Q: Is there any mentorship that you wish you had during the PhD, or even after the PhD?
I was really lucky, I had great mentors—even in my subsequent postdoc I had a great mentor as well. I ended up just doubling down on more and more mentors! I think it really depends on how good your mentor is at your home base. And then, for me, I had Lyle, and Brian Driscoll was good for me on my committee. Then because of the nature of my project, which was NASA funded, I had two other mentors at NASA. So I had a pretty good network that was diversified.
Q: It sounds like mentorship and networking were very interconnected for you?
Lyle was very good at sharing his networks, which is something a good mentor does. And he would send us to conferences, and other labs, which was great. But there’s also a degree of self-interest and self-pursuit that’s necessary. So, for example, my postdoc was something I pursued separately based on reading the literature. It was not someone that Lyle knew, because in this case, I did a postdoc in a completely different field, in oceanographic research. And so that wasn’t really something I could lean on Lyle to make those connections or make those introductions for me. But I think a lot of my training with Lyle was in talking to new researchers and learning how to make connections, and that served me well in terms of pursuing my own networking.
Q: You sound so passionate about your research, and so am I, but for me, managing all of this work has been really challenging for me. What was the biggest challenge for you, in the PhD program?
Time management is probably also something I had trouble with and still do; I feel like you’re constantly treading water a little bit. It seems to be a natural state of things, except that now I’m so used to being in that state that it’s not even stressful anymore.
It was super tough sometimes, but I don’t think in any abnormal way. Sometimes disasters happen—for example, I went to the Antarctic for two months, collected some incredible unique samples, the likes of which have not been collected since. And then our freezer broke down on a long weekend. It was a pretty huge blow to my PhD program and my thesis to me.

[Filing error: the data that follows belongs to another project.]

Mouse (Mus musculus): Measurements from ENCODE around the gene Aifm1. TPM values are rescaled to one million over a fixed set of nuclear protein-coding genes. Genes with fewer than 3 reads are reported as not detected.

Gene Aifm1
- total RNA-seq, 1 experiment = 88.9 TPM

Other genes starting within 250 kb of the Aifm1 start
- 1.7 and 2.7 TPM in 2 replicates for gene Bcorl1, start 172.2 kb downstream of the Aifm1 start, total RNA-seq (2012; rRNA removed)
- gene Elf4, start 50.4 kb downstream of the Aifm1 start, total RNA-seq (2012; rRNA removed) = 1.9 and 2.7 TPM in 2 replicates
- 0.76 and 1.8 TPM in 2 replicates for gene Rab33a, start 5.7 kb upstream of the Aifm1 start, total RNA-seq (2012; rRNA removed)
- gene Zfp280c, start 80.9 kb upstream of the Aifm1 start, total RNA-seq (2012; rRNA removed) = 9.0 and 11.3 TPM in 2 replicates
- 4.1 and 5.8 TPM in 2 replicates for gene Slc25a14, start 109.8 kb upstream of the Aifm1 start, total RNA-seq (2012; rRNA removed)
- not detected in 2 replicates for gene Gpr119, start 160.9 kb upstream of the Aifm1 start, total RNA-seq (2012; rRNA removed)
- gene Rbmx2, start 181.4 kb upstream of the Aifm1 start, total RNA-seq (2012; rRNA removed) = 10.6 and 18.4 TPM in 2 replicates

Q: What helped you to overcome those challenges?
I think perspective, but also having a life outside of academia. I had a very rich social life, and a very rich volunteer life outside of McGill. But also, Lyle was a very good leader in that respect. When the freezer broke down, we could all acknowledge that it sucked, but he also acknowledged that it wasn’t the end of the world and we planned around it. I thought it was very good leadership at the time.
Q: Can you talk about your position now?
My current postdoc is also dealing with permafrost soil. So it’s as directly related as you can get. And it is still polar microbiology. I’ll be leading my own research group soon, especially as I am starting as an Assistant Professor at the University of Guelph this summer.
Q: Congratulations! My last question, then, is looking back in time: If you could go back in time and meet yourself on your first day, what would you like to tell her?
There are few times in life that you’ll get to do just academic pursuits. This time will be unique, and finite. Have fun with it!
This interview took place in March 2020. Interviews are edited by the TRaCE McGill Editorial team for length and clarity before publication.